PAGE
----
Studio Equipment that often is "neglected"

Hello Composers! :slight_smile:
Everyone wants a powerful studio computer, a nice audio interface, good headphones and speakers, and great software plugins and sample libraries. But I often see fellow composers seemingly neglected (being cheap) on some gear I would personally say are super important since you work with them EVERY single time you sit in your studio. What are your thoughts on this? :smiley:

Examples of Studio Equipment I often see “neglected” (being cheap):

  • Studio Desk
  • Studio Chair
  • Acoustic Treatment
  • Displays/Screens
  • Master MIDI Keyboard
  • Input Devices (Fader Unit, Breath Controllers etc.)
3 Likes

Okay, I think that I can say that in 90% (a lot of) cases, the cheaper an audio tool is, the worser the quality will be, thus, the more pricier a product is, in general it will be better. Again, in most cases!

Another important aspect is that even if you have a superb and expensive setup, however, only one single transition element is cheap, your whole setup will sound cheap. So basically whenever you have a lower quality equipment element in your “chain”, the whole chain will sound like “this lower quality equipment element”. A good example would be: a cheap cable, even if you use UAD interfaced with Barefoot speakers. A poor pre-amp and you use an U87. Or great mic, pre-amp, interface, but average speakers.

Of course, you can’t buy everything at once, if you don’t have extra cash, but it’s still good to know that the more you focus on “cheap audio equipment”, the cheaper you will probably sound at the end of the day.

What I would always recommend is focusing on interface, cables, headphones & speakers. Everything else has second place for me, even acoustics nowadays. Maybe someone will argue, I know how important acoustics are, I build custom treatment myself incl. measuring the room, but it’s far better to know the room than investing $2-3k in acoustics and still don’t know how to operate your studio.

As a composer, there is actually only ONE question to answer yourself to know where you need to invest in more: What will IMPROVE my music?

After you have answered that one, you know where your next money will go :slight_smile:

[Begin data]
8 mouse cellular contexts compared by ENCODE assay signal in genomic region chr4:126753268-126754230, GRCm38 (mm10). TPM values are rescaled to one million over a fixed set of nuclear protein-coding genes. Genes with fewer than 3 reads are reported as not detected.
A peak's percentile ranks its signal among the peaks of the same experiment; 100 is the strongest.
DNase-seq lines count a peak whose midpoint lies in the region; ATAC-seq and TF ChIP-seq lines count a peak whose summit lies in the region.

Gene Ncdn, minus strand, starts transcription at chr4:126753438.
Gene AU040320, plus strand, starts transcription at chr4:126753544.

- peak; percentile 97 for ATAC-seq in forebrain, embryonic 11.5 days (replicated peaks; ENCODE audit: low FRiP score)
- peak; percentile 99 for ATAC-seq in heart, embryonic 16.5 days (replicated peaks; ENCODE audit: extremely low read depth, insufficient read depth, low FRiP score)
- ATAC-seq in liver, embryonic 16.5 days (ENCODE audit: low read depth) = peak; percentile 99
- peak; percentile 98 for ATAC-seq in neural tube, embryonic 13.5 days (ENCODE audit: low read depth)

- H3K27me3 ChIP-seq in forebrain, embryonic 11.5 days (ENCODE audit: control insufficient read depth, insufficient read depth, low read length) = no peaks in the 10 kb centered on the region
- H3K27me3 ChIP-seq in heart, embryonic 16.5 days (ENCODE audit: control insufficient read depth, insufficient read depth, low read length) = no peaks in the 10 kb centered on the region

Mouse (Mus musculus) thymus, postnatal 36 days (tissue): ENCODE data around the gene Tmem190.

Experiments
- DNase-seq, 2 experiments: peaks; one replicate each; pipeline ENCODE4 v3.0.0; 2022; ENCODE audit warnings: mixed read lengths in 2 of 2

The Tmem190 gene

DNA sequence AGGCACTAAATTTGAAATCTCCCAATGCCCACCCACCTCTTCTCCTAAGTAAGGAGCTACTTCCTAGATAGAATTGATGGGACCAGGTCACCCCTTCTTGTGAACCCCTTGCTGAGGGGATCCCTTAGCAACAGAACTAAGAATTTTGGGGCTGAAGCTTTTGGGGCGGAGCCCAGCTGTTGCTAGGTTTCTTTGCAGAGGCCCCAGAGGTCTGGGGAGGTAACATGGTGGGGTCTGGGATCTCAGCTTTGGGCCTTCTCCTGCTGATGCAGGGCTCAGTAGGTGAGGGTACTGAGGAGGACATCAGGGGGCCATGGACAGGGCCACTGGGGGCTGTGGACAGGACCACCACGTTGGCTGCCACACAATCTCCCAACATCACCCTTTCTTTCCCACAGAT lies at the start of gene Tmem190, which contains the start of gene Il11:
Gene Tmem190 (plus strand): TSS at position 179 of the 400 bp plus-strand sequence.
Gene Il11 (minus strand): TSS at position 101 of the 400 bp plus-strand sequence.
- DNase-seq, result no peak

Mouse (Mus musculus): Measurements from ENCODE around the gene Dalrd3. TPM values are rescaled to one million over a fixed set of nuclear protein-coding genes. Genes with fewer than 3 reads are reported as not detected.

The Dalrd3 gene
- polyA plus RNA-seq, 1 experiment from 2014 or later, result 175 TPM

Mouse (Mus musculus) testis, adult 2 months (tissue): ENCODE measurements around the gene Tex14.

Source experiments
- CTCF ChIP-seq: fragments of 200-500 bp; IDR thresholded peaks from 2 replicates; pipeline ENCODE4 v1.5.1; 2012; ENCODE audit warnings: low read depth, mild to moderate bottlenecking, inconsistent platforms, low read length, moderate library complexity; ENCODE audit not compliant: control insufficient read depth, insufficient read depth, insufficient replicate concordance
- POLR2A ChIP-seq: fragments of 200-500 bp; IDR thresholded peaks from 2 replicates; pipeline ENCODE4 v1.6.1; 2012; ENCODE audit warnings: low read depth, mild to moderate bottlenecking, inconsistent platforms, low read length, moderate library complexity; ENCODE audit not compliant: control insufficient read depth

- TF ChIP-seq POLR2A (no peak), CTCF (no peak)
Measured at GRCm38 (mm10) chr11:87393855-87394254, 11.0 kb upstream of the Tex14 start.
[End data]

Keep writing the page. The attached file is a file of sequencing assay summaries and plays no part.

Sincerely,
Alexey :slight_smile:

1 Like

I’m not sure I agree in regards to how cheap something is always affecting quality.

Each piece on analog audio gear has a specific tone. In terms of microphones an sm57 ir nt1 are industry standard. They’re both very cheap but have a good sound to them. The price isn’t what makes them good. If we went even cheaper and looked at say Sampson, you find the top end gets a bit more dull… is this bad? Of course not, it’s just different. It has a different frequency response. If we were to look at the frequency curves you’d see this:

  • sm57 - lot of top end, great for anything you want to punch through the mix, dynamic mic so needs preamp. Has a nice growl to mid range.

Uses - snare, Vocals, guitar cabs, duller sounding instruments.

  • nt1a - flatter response, slight elevation between 1/2k. Balanced frequency response, condenser mic so has lower noise floor, great for detail and accurate representation of sound source.

Uses - almost anything. Great for vocals due to smooth bass boost as you move closer to the diaphragm.

  • Samson sc01- duller tip end, more mid range, especially around 200/300hz range. Can sound muddy used on the wrong sound source but sounds great on right application. Condenser mic also, so there’s a lot of detail and low noise floor.

Uses - not the best for instruments like guitar etc, make good room mics, toms sound punchy with these and pianos get a mellower tone.

My point is this. Each mix has its own application. These are all entry microphones that sound good placed in the right place. I’ve been to plenty of studios (big ones) that have all three of these mics and use them (correctly).

We could do the same thing with more expensive brands And find the same thing. For instance, one of the best considered microphones is the AKG 404 range. Sounds terrible in comparison to other mics but adds crowl to a drum kit or the right vocal. Or we could look at Neumann as a company. Very bright sounding mics, I love them… but wouldn’t work as well on some sources, such as cymbals, xylophones gloch, smaller body acoustic guitars.

It’s the same with most other external studio gear. There’s a place for everything. These tools are like a pallet and we just need to learn where to place them in our masterpieces.

Just a pointer, Alexey did say 90%, while you said “always”. Perhaps you are both right, yes? :wink:

1 Like

I’d say my most underused piece of gear is my low quality hifi speakers. I cross reference mixes through them when I remember, to see if my mixes translate… though I used to do this a lot, I often forget these days. Need to get into it more again.

Interesting choice there, the “radio speakers” :stuck_out_tongue:

I am a huge fan of spending money on really high quality I/O devices. And while most people think of audio interfaces, I am more talking about superb screens, MIDI keyboard etc. Anything I use to interact with the computer basically. :smiley:

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I wouldn’t even say a lot of cases. Perhaps I’d agree if we were talking about the £10 microphones off amazon :stuck_out_tongue: but it’s not been my experience. Analog equipment is getting so affordable and accessible that it’s literally coming down to application these days.